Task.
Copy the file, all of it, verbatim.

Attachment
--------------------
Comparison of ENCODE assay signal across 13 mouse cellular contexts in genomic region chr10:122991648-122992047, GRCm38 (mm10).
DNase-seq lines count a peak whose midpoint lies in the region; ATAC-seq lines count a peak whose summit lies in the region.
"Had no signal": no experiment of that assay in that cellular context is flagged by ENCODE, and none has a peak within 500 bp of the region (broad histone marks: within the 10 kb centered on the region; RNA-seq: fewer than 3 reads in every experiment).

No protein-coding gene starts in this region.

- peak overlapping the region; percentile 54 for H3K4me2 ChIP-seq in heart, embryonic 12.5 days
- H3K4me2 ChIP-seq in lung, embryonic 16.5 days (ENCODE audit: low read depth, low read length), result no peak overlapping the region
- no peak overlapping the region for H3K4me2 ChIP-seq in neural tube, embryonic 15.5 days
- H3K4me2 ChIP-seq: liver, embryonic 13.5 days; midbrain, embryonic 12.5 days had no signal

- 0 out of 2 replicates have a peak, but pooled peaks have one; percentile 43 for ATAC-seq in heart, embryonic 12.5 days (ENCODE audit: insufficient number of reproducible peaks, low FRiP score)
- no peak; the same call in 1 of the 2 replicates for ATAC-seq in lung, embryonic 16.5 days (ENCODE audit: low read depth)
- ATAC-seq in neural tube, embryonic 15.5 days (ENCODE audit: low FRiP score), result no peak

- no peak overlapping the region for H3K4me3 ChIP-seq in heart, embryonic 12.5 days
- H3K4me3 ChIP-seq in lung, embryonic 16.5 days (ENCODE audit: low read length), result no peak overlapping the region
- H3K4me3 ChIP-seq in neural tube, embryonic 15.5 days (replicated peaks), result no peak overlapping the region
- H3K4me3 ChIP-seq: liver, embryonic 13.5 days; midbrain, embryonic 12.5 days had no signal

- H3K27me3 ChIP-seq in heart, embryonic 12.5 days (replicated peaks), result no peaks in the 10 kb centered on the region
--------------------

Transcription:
Comparison of ENCODE assay signal across 13 mouse cellular contexts in genomic region chr10:122991648-122992047, GRCm38 (mm10).
DNase-seq lines count a peak whose midpoint lies in the region; ATAC-seq lines count a peak whose summit lies in the region.
"Had no signal": no experiment of that assay in that cellular context is flagged by ENCODE, and none has a peak within 500 bp of the region (broad histone marks: within the 10 kb centered on the region; RNA-seq: fewer than 3 reads in every experiment).

No protein-coding gene starts in this region.

- peak overlapping the region; percentile 54 for H3K4me2 ChIP-seq in heart, embryonic 12.5 days
- H3K4me2 ChIP-seq in lung, embryonic 16.5 days (ENCODE audit: low read depth, low read length), result no peak overlapping the region
- no peak overlapping the region for H3K4me2 ChIP-seq in neural tube, embryonic 15.5 days
- H3K4me2 ChIP-seq: liver, embryonic 13.5 days; midbrain, embryonic 12.5 days had no signal

- 0 out of 2 replicates have a peak, but pooled peaks have one; percentile 43 for ATAC-seq in heart, embryonic 12.5 days (ENCODE audit: insufficient number of reproducible peaks, low FRiP score)
- no peak; the same call in 1 of the 2 replicates for ATAC-seq in lung, embryonic 16.5 days (ENCODE audit: low read depth)
- ATAC-seq in neural tube, embryonic 15.5 days (ENCODE audit: low FRiP score), result no peak

- no peak overlapping the region for H3K4me3 ChIP-seq in heart, embryonic 12.5 days
- H3K4me3 ChIP-seq in lung, embryonic 16.5 days (ENCODE audit: low read length), result no peak overlapping the region
- H3K4me3 ChIP-seq in neural tube, embryonic 15.5 days (replicated peaks), result no peak overlapping the region
- H3K4me3 ChIP-seq: liver, embryonic 13.5 days; midbrain, embryonic 12.5 days had no signal

- H3K27me3 ChIP-seq in heart, embryonic 12.5 days (replicated peaks), result no peaks in the 10 kb centered on the region